Such an act would aim to leverage the industrial development policies of export-oriented industrialisation (EOI) to develop its economy into a major economic and modern, advanced manufacturing powerhouse.
Further supporting such an agenda would require significant policy initiative and structure to draw together the individual components, namely both private and public sector R&D programs driven by organisations like the CSIRO – traditional areas of high wage-costs and low productivity in Australia's manufacturing industry, exemplified in the failure of Australia's domestic car industry and in the series of cost overruns and delivery delays on both the Collins and Hobart Class programs, have characterised Australia's reputation as a manufacturing economy.
Enter Industry 4.0 – the combination of additive manufacturing, automated manufacturing and data sharing, with a coherent national strategic Iidustry development policy can compensate and in some cases overcome the traditional hindrances faced by the Australian economy, with public-private collaboration essential to ensuring the long-term sustainability and success of Australia's defence industrial base and broader manufacturing economy.
While industry largely provides the technological expertise, government policy provides the certainty for investment – particularly when supported by elements of Australia's innovation and science agenda combined with grant allocation and targeted, contractual tax incentives (signed between the Commonwealth and the company as a memorandum of understanding) linked to a combination of long-term, local job creation, foreign contract success, local industry content, and R&D programs, which are critical components that can be used to empower and enhance the overall competitiveness.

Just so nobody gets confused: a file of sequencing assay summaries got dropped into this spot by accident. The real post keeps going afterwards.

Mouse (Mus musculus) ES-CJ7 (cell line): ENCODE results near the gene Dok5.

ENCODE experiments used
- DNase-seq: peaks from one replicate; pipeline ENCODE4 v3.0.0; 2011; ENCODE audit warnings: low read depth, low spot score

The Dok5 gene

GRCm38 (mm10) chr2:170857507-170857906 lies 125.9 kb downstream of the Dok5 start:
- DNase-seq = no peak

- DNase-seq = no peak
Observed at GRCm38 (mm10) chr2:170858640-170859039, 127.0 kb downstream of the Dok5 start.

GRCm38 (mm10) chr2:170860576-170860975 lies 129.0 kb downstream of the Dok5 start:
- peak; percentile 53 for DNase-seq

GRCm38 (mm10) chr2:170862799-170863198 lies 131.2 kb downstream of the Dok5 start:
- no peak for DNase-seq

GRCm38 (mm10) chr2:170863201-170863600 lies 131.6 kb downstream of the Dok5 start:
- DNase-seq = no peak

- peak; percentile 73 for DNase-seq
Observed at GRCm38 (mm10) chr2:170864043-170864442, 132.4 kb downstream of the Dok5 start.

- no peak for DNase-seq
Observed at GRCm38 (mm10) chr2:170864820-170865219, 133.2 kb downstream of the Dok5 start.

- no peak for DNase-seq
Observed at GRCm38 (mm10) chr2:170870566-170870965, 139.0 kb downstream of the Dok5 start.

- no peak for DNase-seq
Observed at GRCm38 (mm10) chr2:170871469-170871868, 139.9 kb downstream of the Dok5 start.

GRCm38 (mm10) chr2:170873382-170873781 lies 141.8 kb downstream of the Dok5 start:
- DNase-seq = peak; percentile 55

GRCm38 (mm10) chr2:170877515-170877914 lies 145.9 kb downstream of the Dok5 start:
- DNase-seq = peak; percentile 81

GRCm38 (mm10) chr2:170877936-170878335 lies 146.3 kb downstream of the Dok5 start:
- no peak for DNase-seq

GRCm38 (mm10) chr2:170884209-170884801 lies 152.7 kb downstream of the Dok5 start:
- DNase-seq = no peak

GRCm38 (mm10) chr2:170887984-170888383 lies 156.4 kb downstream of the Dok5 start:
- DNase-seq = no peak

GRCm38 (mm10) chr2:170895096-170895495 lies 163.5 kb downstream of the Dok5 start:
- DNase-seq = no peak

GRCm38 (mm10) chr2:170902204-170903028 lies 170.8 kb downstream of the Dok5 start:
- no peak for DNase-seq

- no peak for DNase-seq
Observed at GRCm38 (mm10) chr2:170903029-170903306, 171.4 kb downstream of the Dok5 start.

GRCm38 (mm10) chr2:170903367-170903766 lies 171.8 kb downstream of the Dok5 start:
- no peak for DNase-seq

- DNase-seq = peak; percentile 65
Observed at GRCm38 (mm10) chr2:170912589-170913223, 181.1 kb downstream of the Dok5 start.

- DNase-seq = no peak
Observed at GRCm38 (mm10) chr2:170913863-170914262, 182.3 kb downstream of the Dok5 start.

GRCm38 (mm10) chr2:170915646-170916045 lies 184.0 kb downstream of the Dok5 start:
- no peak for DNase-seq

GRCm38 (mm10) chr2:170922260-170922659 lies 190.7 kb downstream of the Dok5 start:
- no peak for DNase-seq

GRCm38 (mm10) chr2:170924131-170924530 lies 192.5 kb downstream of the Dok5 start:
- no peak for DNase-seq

Australia’s position and responsibilities in the Indo-Pacific region will depend on the nation’s ability to sustain itself economically, strategically and politically.
Despite the nation’s virtually unrivalled wealth of natural resources, agricultural and industrial potential, there is a lack of a cohesive national security strategy integrating the development of individual yet complementary public policy strategies to support a more robust Australian role in the region.
Enhancing Australia’s capacity to act as an independent power, incorporating great power-style strategic economic, diplomatic and military capability, serves as a powerful symbol of Australia’s sovereignty and evolving responsibilities in supporting and enhancing the security and prosperity of Indo-Pacific Asia.
However, as events continue to unfold throughout the region and China continues to throw its economic, political and strategic weight around, can Australia afford to remain a secondary power or does it need to embrace a larger, more independent role in an era of increasing great power competition?
Further complicating the nation’s calculations is the declining diversity of the national economy, the ever-present challenge of climate change impacting droughts, bushfires and floods, Australia’s energy security and the infrastructure needed to ensure national resilience.